As the Libyan civil war staggers on and the Anglo French-led coalition forces expand their mission, the end seems no closer, the Coalition is showing signs of fragmentation and a reluctant NATO has assumed control of the Coalition military operations.
The civil war is following the pattern of the North African Campaigns of World War Two. First one side rapidly advances West, only retreat even more rapidly.
The nature of Libya lends itself to this type of battle. Although Libya occupies a large land area, most of the population is located in a narrow ribbon along the Mediterranean coast and the front line is the even narrower ribbon of tarmac that joins the towns. The large expanse of desert is almost unpopulated except for nomadic tribes and oil workers. The oil workers have fled and the nomads have so far kept a low profile, favouring neither side.
In World War Two, the flux of the campaigns was influenced by supplies of weapons and materials, particularly fuel for vehicles. Each side enjoyed dramatic advances, only to over extend their supply lines and be forced back to their start line. In the current civil war the situation is different. Without NATO air support, the revolt would have already been brutally put down by Government forces. The rebels have failed to establish a command structure and are essentially an enthusiastic band of armed civilians, lacking heavy weapons and military training. The campaign has therefore been dominated by European and American air support.
Having taken out the major air and anti-air capability and neutralized the Libyan Government’s naval assets, the Coalition forces turned their attention to close air support, attacking Government armour and artillery. This allowed the rebels to advance rapidly. Once the Government forces switched tactics and started using civilian vehicles, rather than tanks, they became more difficult targets for Coalition warplanes. The result has been a rapid retreat of rebel forces back towards Benghazi. As a headline situation, this suggests that the rebels are losing again and may not recover, but the real situation is much more complex.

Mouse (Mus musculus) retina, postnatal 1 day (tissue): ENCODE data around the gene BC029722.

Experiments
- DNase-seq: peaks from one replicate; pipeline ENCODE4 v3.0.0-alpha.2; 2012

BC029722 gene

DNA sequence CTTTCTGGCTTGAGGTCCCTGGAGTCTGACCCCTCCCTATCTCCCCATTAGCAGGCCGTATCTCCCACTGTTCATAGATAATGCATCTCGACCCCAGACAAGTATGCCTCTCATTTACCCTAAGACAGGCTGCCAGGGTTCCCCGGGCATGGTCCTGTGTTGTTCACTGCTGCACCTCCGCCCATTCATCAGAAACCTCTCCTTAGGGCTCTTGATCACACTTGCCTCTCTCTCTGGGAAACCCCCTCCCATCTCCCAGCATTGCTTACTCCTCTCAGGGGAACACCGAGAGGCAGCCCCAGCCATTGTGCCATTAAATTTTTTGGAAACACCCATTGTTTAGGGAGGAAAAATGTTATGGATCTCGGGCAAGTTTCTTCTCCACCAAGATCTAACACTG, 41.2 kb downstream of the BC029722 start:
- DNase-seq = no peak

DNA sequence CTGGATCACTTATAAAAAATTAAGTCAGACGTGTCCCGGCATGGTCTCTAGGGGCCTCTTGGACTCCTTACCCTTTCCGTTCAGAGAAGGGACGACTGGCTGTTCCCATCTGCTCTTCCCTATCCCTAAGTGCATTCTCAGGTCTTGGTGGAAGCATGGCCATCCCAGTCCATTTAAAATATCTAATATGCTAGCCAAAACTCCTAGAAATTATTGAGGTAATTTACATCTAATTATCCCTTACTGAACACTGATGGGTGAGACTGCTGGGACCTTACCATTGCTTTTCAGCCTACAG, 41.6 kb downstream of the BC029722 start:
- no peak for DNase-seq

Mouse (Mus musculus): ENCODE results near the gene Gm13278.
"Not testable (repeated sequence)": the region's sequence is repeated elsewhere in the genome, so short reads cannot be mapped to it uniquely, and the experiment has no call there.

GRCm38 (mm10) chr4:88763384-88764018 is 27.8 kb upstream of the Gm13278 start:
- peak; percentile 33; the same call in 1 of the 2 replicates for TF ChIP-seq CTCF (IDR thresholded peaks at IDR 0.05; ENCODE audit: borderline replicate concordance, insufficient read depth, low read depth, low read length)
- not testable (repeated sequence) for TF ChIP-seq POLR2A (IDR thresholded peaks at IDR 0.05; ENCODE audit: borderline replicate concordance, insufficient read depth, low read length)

The Libyan Government is subject to a blockade, preventing it from rearming and replacing spent munitions. This would not have been major problem because it is clear that a very large stock of military materials already existed and was very significantly greater than anything available to the rebels who are also effectively subject to an arms embargo. However, the Coalition air forces are now targeting Government arms dumps. Some large installations have already been destroyed and the search continues for the remaining munitions supplies and stockpiles of aircraft and vehicles. British Special Forces appear to have been operating in some numbers since the start of the crisis. Historically, these Special Forces were born during the North African campaigns of World War Two. They operated in small groups and columns, using the largely unpopulated desert to work around enemy forces and attack from the rear. A large part of their missions was concentrated on reconnaissance and locating targets for attack from the air and the sea. Since their formation in the early 1940s, these elite units have continued to keep their desert warfare skills current and have played critical roles in a number of Middle Eastern situations, far beyond their numerical power. It appears that their current missions are to search for any remaining oil workers who have not yet been extracted and searching for new targets that the Coalition air forces can attack. Having identified targets, they will also be used to illuminate targets for laser guided smart bombs and missiles. This means that, provided the rebels can survive, the Government forces will eventually be starved of the materials to continue fighting.
Today, the announcement that the Libyan Foreign Minister has fled to Britain and sought asylum is the most significant event since the civil war started. Mousa Kousa is not only a very senior member of the Gaddafi regime with a long service to the dictator, but he was also responsible for the support of international terror and the ruthless intelligence services of the regime. His defection is not only a major psychological blow to the regime, but his knowledge of where the bodies are buried could be invaluable to the Coalition forces and the rebels. When someone of this seniority defects, it demonstrates that key members of the regime are already thinking of how best to survive in a post-Gaddafi environment, and it also gives some indication of the reality behind the propaganda.
Britain and France appear to be moving towards a decision to supply arms and training to the rebels, with the US possibility joining in the supply and increasing the numbers of CIA personnel in the war zone. This would be a major expansion of a mission that has already shown mission creep.
The big question is – what would follow Gaddafi?
From the beginning there have been signs of Muslim fundamentalists at work in the rebel community. There is no guarantee that what follows Gaddafi will be any more favourable either to Western Governments, or to the Libyan people. There is also no guarantee that Libya will remain one country, with East/West partition still a very real possibility.